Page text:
A Sword, a Dark sword that even the greatest heroes have died around it. Being the extreme being that he is, he would mock the little man in black, and thus take the sword for his own. Just as he conquers the dungeon that held the sword, word comes around that the 'gods' ancient enemies are attacking....something he could use his sword upon.
As time rolls on, however, it becomes apparent that the sword is draining him of his powers, and life, and once he figures it out, he us unable to let the sword go, either with the Golem' reaction of 'my precious', or not-believing it to be true of this wonderful sword..or the sword has latched onto him physically. By the end, he is soon mortal, and the little man in black happens to be the ruler of the invading army, or the spirit of the sword itself, and the Godlike-being, now human must conquer it before he falls, like the heroes before him.
So yeah, it would be a bit more like a 1player thing, 'but' it could be a multiplayer if you have more than one weapon and such.
i think you should lose some skills (newb skills like button-masho-combat/huge tanks) but gain other skills that require more skill to use but have a greater effect (like stealth/snipng) should be encouraged and even improved/maintained to help experianced players keep and edge wilst new players can still have alot of fun and get to see the whole of the games diversity that they overwise would never have seen (much to the desighners frustration) due to getting bored from grind or just not having the requirement to experiment (they need to use their skills to counter experianced players skills e.g use archery to kill a lighly armoured but combat based player then get on a horse to chase down a pexky magition 2 hills away) balancing issues could ensue but can hopefully be overcome by a good team of developers
Yahtzee, please. Get together with some bearable developer and make a game. You obviously have the talent to think of awesome things. This is a great idea, I'm surprised nobody has taken this into consideration.
Another side effect of backwards leveling in an MMO is that it may encourage older players to be less dickish. Maybe.
What about group play? It's hard to get an end game party with a healer with one healing spell, and only particular abilities for things like crowd control. Moves that you don't necessarily use for 'solo' play you would naturally drop, but those could be useful for group play-style.
I don't want to dip into things like PVP
but what about Re spec? In games where you have ability points, respec ing makes sense, because you want to dub your experience into something effective for you. It would not make sense that you "trainer" would have the ability to grant you all your powers, then you get to re chose what you loose. I don't want to get to level 1 then have to re roll upon finding out that my abilities mean nothing in endgame.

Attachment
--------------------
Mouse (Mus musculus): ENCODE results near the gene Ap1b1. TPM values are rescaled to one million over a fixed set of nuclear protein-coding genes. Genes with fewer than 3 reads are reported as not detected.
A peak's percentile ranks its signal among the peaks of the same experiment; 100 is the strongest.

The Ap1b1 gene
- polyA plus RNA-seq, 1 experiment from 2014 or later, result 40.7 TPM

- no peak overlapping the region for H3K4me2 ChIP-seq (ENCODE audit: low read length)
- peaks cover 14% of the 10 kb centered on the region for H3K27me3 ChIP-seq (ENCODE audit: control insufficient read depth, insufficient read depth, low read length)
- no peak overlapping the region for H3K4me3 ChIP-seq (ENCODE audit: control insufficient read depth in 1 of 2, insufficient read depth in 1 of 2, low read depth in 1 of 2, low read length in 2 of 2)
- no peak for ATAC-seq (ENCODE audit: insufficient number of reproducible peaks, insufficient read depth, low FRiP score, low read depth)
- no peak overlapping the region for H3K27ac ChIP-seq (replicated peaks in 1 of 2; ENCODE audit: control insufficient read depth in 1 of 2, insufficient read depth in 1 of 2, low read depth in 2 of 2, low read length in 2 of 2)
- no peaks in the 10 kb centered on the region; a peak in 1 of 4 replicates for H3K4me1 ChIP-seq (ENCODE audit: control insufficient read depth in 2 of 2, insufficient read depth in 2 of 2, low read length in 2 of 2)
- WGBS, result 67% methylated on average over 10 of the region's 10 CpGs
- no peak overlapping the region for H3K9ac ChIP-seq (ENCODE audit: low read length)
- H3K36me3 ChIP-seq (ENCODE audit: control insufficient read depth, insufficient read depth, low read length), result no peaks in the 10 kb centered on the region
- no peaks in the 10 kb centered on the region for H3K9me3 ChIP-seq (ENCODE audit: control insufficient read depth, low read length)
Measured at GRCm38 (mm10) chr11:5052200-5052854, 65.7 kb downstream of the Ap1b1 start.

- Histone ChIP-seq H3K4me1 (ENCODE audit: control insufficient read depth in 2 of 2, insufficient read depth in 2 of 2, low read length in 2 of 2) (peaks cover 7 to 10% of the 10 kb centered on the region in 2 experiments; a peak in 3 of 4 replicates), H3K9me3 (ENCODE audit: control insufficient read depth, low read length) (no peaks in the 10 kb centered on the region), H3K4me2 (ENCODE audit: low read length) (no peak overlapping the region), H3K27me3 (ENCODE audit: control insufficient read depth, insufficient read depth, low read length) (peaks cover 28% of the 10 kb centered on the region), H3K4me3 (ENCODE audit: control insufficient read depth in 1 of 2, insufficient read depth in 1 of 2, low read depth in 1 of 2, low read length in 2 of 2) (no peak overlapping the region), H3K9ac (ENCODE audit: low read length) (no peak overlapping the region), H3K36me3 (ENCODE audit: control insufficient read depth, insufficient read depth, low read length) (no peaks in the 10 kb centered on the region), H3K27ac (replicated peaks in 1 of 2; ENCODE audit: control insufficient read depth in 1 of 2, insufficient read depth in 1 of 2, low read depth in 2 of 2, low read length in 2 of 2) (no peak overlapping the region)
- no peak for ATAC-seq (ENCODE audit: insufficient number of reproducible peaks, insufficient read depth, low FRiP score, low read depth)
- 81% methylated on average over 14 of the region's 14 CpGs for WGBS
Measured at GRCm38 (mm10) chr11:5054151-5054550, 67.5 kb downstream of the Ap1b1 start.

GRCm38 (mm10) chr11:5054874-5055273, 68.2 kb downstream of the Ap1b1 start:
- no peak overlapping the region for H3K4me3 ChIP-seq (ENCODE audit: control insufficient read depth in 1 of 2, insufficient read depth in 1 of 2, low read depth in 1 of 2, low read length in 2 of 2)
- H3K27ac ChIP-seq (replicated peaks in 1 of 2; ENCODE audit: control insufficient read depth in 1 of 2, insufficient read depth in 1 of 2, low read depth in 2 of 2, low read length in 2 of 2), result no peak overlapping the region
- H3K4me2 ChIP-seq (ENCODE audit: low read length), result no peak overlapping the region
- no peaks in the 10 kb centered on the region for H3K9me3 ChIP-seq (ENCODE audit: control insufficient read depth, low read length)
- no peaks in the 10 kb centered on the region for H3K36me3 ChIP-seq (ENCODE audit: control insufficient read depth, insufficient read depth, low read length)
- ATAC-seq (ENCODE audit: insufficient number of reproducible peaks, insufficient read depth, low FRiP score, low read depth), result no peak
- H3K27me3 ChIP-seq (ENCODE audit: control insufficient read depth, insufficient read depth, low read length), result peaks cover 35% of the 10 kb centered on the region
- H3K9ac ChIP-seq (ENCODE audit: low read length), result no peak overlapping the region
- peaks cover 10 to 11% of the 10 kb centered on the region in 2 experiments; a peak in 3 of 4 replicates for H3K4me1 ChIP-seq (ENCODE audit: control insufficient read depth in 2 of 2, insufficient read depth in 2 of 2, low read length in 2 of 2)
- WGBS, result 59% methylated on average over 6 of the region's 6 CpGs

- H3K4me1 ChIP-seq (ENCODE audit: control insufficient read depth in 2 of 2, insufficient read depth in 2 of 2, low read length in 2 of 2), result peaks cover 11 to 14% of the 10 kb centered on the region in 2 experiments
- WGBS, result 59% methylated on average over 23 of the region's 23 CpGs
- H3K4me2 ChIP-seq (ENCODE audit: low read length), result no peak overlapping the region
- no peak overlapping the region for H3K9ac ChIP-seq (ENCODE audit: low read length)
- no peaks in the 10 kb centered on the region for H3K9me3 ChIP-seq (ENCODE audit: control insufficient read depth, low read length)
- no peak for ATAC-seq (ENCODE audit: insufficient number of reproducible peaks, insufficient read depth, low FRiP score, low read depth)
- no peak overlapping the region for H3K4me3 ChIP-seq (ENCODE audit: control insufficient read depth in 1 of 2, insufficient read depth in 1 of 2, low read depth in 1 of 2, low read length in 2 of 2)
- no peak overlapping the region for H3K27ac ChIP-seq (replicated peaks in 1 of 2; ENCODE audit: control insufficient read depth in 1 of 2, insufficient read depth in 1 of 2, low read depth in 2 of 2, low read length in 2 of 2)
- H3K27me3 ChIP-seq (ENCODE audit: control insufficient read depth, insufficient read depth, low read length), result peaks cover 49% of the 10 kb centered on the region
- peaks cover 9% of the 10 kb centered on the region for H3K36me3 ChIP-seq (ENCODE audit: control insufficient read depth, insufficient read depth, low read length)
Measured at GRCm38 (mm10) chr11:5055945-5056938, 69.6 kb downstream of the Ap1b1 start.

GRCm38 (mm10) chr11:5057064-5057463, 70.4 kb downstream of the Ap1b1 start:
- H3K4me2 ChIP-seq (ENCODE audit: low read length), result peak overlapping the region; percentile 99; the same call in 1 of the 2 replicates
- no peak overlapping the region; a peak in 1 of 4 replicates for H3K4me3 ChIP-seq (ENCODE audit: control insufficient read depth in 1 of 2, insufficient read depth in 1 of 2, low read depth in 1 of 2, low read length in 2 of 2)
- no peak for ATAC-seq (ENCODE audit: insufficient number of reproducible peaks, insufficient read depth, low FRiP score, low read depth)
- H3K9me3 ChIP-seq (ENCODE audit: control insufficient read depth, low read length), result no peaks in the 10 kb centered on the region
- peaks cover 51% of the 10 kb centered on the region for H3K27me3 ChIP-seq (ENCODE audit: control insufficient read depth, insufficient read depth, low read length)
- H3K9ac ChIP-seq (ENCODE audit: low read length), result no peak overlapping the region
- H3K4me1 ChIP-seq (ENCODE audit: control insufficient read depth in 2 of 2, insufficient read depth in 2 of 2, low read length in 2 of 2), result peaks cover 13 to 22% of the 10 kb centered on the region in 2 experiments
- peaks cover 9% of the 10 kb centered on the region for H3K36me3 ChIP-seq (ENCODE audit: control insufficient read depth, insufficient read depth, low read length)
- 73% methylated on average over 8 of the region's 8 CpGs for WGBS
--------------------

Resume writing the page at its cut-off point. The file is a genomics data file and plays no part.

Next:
It's a great idea, but the basic template of which most MMO's operate, it would defiantly have bugs.
I'd love this idea as a single player game (not really a big MMO fan), especially if it was more action oriented so that you could make up for lost abilities with skill more effectively.
I like it. Seems like the next logical step from Half-Minute Hero.
If you had posed the simple idea of "What if your level reset each time you beat a boss?" to random people before that it would have gotten a resounding "lolno" response.
Then half minute hero happened, and it was great. Simple, but it worked well.
It may need a sense of progression still though, like half minute hero had with keeping your equipment while losing your level. Perhaps you start as a young hero who initially is a blah blah stereotypical RPG superhero, however you continue to play as him as he creeps into old age and has to find ways to compensate for his failing health. Forbidden Magic, Alchemical "suppliments", stealing ancient artifacts, contracts with demons, etc.
Alone, it seems like a bad idea. But if you can put it in the right setting, it could be really fun.
he was right in saying players would not want to play this game if they only level down.
but in a short game, probably action, it may work wonders.
the MAIN problem i see is that this is TOO MUCH outside the box for publishers to take to, they would just prefer to fund fifa 78 than this kind of game.
Great idea Yahtzee, i'm sure it won't fall flat on its face the second it gets into playtesting.
Especially in an MMO. What's the point of levelling if i get weaker? Ima go kill the end content boss, be done with it and hello next MMO. Or gank the idiots who HAVE levelled up. What's that you say? Make the game not allow you to see the content until you become a useless sack of shit? How the hell does that make any sense. I know, we'll put a target dummy at the entrance of each dungeon saying "YOU MUST HIT THIS CRAPPY TO CONTINUE" and if you hit it for anything more than 100 damage it doesn't let you in. It's unfair, you see. Monsters have dignity too.